“I’m pretty sure coach Nikki’s back home (and) was like, ‘What is she doing. Why is she taking this shot?’” Seay said. “I’m pretty sure I won’t risk doing that again, especially like that. I was happy what I did Sunday. I probably won’t ever have to be in that situation again to take that, let alone get fouled and make it like that.”

Seay played in a career-high 44 minutes, making 4 of 10 shots and cemented the win with 3 of 4 free-throw shooting in the final 29.9 seconds.

She admitted to being unprepared for the adulation she received from as far as her hometown of Flossmoor, Ill. in the form of congratulatory text messages and social media kudos.

“It’s been pretty cool to get the praise for it,” she said. “I didn’t expect it to blow up as much as it has.”

Fargas, who will be replaced on the bench again by Charlene Thomas-Swinson for the A&M game, said Seay’s always had a flair for the dramatic and watching her play is almost akin to an actor carrying out a role with the idea of achieving greatness.

“I like that she’s coming into her own, understanding her own worth to this team and playing her role like she’s getting ready to win an Oscar,” she said.

Instead of being one of LSU’s leading ladies off the bench, Seay has become a starter. She moved into the Tigers starting five seven games ago and exceeded her contributions from the previous two seasons.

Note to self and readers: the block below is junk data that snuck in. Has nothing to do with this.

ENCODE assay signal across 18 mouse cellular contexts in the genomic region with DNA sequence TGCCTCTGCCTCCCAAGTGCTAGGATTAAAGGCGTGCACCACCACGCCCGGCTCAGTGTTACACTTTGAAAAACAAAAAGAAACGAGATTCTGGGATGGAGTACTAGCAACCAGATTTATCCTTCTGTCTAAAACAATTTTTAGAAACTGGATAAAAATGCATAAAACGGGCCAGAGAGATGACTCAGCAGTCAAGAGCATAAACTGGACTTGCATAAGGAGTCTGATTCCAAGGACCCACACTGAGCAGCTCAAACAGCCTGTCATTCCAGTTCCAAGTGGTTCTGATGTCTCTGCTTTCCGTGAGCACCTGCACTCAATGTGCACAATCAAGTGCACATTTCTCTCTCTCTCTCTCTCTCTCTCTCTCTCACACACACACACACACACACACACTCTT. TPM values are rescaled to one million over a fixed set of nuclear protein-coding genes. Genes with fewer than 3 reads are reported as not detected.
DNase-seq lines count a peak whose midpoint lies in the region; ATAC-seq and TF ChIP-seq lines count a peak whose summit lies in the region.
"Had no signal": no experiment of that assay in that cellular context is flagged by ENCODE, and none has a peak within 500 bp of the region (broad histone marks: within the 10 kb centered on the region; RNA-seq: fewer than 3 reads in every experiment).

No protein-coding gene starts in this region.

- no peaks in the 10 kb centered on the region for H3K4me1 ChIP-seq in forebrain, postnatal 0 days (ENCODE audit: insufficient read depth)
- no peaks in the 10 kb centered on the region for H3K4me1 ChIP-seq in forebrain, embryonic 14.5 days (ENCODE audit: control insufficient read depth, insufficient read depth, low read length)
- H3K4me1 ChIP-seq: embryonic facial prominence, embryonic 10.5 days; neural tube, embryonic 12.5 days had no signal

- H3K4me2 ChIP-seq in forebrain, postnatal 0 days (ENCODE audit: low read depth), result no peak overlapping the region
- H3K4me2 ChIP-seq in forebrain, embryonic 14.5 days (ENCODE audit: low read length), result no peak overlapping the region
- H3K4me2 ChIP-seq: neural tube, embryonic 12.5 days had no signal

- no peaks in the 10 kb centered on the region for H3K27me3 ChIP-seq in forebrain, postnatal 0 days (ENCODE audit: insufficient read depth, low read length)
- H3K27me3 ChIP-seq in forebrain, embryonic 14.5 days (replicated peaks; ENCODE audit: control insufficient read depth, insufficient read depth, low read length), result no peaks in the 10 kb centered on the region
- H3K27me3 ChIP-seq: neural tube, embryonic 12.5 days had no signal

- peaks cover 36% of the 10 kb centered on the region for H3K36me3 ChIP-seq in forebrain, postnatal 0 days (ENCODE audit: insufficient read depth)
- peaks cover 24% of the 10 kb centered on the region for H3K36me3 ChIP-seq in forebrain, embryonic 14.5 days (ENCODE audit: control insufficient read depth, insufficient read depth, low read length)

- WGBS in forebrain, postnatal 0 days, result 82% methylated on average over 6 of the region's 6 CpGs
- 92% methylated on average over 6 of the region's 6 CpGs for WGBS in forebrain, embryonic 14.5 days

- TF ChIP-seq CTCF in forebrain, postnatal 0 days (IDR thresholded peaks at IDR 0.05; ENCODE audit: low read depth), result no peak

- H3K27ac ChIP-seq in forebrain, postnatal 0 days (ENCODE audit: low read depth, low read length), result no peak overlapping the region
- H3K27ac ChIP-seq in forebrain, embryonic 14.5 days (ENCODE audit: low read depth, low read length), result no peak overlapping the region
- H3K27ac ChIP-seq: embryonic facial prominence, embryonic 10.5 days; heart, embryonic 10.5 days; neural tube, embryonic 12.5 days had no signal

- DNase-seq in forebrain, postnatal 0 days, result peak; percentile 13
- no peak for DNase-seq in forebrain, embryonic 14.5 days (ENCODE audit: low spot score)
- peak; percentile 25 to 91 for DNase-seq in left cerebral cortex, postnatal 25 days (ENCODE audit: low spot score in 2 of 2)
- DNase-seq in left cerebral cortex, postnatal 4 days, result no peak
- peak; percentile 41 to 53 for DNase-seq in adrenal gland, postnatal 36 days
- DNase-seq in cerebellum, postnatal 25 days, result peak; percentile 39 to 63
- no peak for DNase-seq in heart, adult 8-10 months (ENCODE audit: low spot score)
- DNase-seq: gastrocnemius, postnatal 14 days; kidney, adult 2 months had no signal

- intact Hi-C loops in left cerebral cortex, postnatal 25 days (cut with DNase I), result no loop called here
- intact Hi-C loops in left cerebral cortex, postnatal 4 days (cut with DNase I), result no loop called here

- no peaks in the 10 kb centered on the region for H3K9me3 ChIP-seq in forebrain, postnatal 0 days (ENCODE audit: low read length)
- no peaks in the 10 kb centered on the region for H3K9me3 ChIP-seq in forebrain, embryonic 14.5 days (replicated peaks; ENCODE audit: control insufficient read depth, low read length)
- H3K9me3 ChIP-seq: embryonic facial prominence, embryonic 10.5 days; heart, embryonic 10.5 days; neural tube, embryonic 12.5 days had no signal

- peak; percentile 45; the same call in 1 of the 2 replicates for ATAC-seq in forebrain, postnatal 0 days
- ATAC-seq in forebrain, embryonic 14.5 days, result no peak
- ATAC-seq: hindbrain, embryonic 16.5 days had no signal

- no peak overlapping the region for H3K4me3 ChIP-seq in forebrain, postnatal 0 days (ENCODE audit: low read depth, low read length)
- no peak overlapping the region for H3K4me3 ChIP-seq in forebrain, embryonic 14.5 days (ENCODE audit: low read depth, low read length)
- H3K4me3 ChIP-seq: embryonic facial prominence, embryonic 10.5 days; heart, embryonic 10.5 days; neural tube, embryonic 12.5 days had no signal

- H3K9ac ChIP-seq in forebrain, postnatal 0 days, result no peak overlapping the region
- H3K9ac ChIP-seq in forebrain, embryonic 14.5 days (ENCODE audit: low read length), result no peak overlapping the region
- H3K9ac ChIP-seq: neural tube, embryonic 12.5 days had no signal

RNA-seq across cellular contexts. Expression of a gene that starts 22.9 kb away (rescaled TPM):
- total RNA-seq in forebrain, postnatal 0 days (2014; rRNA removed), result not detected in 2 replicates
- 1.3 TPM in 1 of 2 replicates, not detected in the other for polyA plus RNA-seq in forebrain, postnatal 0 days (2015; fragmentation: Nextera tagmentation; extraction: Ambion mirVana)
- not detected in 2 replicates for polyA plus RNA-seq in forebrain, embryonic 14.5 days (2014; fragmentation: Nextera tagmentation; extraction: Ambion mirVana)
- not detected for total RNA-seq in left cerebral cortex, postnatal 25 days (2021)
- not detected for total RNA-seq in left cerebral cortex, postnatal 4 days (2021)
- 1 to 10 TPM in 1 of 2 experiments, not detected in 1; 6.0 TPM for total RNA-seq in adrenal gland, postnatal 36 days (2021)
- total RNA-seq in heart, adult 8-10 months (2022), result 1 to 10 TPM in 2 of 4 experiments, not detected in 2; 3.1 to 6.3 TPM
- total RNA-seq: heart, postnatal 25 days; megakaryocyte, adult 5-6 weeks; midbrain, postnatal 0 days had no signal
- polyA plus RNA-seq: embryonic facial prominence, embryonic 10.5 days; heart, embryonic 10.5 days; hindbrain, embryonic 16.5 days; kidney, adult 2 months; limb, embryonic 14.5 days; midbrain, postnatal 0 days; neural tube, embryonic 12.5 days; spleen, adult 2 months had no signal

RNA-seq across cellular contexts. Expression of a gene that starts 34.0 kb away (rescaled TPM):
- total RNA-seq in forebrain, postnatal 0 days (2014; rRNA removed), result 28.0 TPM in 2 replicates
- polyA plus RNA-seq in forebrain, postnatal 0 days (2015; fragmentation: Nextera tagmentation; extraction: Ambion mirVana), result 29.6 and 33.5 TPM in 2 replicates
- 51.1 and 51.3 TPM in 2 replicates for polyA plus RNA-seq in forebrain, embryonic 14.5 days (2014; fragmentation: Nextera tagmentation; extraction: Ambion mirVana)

Seay, who spent her freshman season at Western Nebraska Community College, had a combined 11 starts at LSU, averaging 12 minutes and 2.4 points over her first two seasons.

Because of restrictions brought on by the coronavirus pandemic Seay didn’t have any access to gymnasiums or workout facilities in her Chicago-area hometown during the summer. It left her scrambling to work out on her own and find time to polish aspects of her game away from the court.

Some of the same limitations existed at LSU when Seay reported back to campus for voluntary workouts in the summer. There were strict guidelines in place ranging from having to work out in small groups to entering and exiting the practice facility through the same door to being assigned one basketball and an area of the court with a basket to shoot.